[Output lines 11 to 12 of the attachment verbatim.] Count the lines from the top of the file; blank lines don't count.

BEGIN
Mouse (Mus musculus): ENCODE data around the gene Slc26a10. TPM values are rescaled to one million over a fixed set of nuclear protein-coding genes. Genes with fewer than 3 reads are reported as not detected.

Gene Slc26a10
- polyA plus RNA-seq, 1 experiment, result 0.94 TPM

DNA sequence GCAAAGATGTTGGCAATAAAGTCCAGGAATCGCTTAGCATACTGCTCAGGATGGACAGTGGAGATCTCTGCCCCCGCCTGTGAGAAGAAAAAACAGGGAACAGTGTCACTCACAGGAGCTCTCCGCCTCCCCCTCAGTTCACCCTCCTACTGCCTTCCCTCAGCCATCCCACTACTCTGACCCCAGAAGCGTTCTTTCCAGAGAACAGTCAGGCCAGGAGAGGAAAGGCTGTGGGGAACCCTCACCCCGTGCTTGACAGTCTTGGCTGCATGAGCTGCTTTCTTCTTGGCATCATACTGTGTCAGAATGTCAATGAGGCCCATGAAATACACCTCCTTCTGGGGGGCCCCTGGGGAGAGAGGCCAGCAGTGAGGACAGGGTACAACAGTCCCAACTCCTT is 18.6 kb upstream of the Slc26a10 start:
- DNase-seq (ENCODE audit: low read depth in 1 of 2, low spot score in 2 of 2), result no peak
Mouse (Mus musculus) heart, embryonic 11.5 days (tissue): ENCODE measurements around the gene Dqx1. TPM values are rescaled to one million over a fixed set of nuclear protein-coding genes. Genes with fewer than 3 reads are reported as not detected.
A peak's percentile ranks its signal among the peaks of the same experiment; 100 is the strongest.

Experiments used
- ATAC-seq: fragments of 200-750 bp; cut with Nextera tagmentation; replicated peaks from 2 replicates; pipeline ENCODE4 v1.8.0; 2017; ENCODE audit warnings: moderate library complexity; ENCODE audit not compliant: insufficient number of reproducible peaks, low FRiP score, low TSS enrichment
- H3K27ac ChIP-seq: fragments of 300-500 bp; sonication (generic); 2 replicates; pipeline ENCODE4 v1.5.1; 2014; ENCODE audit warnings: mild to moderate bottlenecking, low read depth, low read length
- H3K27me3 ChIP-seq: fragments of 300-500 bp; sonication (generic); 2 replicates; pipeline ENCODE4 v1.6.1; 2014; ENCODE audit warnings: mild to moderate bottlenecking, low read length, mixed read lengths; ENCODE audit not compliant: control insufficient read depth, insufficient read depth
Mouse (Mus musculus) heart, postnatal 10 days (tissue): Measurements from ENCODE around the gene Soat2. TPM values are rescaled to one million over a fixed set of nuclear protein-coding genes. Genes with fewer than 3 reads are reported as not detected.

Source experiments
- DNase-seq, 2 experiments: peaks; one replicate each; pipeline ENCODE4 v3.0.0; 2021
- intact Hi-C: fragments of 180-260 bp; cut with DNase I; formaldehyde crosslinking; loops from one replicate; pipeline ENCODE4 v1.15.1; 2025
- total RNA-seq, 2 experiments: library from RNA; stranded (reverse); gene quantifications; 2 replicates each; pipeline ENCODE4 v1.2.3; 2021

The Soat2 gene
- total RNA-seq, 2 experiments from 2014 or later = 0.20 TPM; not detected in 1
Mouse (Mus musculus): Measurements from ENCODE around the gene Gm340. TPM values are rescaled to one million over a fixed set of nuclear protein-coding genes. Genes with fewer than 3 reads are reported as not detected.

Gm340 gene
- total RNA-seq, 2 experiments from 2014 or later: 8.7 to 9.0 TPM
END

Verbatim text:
- H3K27me3 ChIP-seq: fragments of 300-500 bp; sonication (generic); 2 replicates; pipeline ENCODE4 v1.6.1; 2014; ENCODE audit warnings: mild to moderate bottlenecking, low read length, mixed read lengths; ENCODE audit not compliant: control insufficient read depth, insufficient read depth
Mouse (Mus musculus) heart, postnatal 10 days (tissue): Measurements from ENCODE around the gene Soat2. TPM values are rescaled to one million over a fixed set of nuclear protein-coding genes. Genes with fewer than 3 reads are reported as not detected.